WACO, TX — Dual enrollment programs allow high school students to take college courses for credit that applies towards an associates or bachelor's degree.
Benefits of DE programs include financial savings, an increased likelihood to be enrolled full-time in college, better grades, and a faster and more successful graduation rate.
Allowing high school students to participate in these programs prepares them for the transition into college, giving them an idea of the bigger picture behind their learning, and can even improve association with Career–Technical Pathways, according to a study by Columbia University's Community College Research Center.
Programs like dual enrollment being less accessible for students from low-income housing and rural areas are a concern for educational institutions, as lower income and lower achieving students that do actually participate in dual enrollment are associated with higher college enrollment and GPA's, according to Columbia University's CCRC study.
Especially since college attendance rates for students from rural areas are lower than students in non-rural areas, according to a 2016 study by the National Student Clearinghouse Research Center.
Columbia University's CCRC study lists eliminating restrictive eligibility requirements, expanding outreach to areas with marginalized populations, and introducing dual enrollment as a rewarding addition to school curriculum, as some of the ways state educational institutions and schools can make dual enrollment programs more accessible.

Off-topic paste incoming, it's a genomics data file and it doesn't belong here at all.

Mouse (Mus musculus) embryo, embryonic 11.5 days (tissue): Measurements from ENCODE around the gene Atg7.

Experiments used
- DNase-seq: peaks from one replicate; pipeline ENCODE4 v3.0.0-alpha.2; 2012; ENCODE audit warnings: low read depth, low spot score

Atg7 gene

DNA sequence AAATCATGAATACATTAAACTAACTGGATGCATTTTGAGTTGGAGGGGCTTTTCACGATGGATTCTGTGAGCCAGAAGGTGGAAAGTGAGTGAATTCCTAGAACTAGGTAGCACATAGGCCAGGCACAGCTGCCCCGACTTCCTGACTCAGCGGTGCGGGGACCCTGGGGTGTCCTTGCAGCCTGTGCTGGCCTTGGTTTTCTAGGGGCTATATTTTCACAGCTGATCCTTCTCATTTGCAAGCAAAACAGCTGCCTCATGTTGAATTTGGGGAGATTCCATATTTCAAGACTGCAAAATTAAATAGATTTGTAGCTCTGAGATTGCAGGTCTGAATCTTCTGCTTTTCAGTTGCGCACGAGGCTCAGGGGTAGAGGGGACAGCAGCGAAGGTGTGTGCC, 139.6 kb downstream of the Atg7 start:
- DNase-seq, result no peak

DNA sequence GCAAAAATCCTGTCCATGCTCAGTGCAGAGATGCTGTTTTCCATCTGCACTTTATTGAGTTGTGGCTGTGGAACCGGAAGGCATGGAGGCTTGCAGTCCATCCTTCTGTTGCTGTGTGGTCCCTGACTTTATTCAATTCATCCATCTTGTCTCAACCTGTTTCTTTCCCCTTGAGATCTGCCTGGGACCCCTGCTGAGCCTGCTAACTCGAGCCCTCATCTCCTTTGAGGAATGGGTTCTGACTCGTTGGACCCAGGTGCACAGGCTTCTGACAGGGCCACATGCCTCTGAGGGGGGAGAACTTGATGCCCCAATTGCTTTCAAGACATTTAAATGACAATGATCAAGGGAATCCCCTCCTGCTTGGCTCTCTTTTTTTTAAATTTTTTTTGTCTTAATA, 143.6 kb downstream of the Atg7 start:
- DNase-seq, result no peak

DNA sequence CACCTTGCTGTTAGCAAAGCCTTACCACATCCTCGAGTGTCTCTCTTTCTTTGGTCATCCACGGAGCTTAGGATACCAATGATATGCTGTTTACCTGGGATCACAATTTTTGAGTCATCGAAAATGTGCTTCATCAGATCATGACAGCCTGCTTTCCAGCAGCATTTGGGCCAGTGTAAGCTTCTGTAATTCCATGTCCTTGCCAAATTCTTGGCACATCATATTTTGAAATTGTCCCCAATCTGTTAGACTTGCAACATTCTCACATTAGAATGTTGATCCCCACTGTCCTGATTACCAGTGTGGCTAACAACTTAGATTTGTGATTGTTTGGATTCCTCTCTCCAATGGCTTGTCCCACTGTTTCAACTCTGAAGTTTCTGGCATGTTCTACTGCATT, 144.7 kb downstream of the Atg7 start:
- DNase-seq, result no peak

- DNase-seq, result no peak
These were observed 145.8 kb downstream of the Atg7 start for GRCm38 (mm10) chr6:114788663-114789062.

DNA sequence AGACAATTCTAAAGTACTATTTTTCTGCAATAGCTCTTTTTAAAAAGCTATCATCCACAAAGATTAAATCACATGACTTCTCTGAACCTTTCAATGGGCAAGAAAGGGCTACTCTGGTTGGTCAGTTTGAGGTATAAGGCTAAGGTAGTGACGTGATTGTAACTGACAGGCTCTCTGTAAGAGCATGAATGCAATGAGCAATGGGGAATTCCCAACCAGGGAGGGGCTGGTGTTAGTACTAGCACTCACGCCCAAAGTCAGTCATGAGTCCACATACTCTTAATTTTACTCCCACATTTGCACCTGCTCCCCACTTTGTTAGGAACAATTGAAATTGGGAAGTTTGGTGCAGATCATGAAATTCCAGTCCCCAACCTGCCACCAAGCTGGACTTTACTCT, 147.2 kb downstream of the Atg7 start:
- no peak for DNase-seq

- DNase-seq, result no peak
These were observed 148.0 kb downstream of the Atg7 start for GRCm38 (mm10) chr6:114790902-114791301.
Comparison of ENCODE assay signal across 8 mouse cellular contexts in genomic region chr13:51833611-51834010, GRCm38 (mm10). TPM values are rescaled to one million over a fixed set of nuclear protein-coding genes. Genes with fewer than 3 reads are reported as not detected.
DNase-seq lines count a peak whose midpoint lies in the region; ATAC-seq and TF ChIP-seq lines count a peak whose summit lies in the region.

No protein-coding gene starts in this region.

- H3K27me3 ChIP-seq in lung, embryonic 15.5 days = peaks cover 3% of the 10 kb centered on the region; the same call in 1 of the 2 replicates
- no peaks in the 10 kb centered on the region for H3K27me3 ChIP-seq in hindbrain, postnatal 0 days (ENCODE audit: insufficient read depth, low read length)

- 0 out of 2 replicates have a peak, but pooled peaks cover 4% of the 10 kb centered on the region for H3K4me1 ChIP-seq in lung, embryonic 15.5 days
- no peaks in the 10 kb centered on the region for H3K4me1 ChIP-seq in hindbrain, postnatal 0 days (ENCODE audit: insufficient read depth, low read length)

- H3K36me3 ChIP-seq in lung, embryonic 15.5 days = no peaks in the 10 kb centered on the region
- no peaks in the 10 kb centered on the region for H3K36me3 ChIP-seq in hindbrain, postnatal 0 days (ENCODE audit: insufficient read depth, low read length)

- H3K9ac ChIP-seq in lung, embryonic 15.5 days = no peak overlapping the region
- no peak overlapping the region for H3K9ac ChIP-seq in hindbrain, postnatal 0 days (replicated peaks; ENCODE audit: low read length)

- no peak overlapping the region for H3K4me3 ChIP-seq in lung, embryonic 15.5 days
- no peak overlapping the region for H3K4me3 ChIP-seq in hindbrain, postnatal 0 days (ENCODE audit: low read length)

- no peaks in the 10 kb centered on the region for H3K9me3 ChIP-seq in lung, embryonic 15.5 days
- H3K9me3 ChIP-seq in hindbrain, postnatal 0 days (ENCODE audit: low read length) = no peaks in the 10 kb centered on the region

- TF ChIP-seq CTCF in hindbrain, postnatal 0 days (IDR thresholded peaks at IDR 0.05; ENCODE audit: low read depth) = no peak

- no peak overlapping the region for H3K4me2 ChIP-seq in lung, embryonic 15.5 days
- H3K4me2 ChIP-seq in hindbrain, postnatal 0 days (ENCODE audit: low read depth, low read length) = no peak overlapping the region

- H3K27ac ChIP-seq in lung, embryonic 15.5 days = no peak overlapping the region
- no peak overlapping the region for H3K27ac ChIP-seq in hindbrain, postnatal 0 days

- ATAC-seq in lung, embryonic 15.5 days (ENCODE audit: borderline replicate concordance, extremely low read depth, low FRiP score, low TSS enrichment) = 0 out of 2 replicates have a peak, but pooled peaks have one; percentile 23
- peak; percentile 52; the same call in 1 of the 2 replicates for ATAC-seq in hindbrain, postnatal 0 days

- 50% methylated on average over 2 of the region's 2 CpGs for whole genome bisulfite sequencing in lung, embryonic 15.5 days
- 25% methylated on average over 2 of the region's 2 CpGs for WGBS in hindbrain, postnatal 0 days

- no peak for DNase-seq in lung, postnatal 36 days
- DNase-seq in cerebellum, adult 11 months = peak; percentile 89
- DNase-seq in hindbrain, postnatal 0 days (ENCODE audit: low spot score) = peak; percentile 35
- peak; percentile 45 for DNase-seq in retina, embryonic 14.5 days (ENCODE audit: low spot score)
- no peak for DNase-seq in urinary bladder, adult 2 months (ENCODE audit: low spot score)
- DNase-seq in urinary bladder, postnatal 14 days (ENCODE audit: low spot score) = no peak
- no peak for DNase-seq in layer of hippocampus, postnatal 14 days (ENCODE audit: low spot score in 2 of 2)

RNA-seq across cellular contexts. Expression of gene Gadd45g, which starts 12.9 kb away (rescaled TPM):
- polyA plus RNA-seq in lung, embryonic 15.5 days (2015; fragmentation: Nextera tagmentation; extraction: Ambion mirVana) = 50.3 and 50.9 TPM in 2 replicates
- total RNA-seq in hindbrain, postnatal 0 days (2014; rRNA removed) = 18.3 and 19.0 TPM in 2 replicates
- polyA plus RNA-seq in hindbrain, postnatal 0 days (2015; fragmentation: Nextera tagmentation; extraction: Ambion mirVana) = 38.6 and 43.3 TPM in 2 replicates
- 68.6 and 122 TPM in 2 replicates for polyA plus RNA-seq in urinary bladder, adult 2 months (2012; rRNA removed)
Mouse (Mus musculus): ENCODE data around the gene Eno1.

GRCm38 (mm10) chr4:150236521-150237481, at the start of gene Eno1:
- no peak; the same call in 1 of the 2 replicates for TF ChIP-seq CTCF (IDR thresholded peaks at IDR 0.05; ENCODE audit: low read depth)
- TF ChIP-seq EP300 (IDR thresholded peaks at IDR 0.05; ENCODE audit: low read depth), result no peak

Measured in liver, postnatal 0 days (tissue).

These dual credit program roadblocks include their policies, required qualifications, and limited course availability to student enrollment.
Since students are being graded at the college level, these grades can determine admittance into a four-year college or university. And, policies can restrict parent access to information on their child's enrolled courses and on their performance; however, FERPA or parental access waivers may allow students to grant their parents access to this information.
Eligibility requirements can include grades from previous course work and a student's score on assessments such as the SAT or ACT to determine whether a they qualify for dual credit classes, according to the Texas Education Agency.
The number of courses students take are limited to two per semester, with few exceptions, according to the Texas Education Agency. Students also have to be sure the courses they are taking will apply to their major or program once they begin their college career; high school students in some cases may not be ready to decide on a major or area of focus at the sophomore to senior level.
Many state education agencies now identify dual enrollment access as a strategic priority for various student populations, according to the Institute for Education Sciences.
For more information or data on Texas' dual credit programs you can visit the Texas Education Agency's website.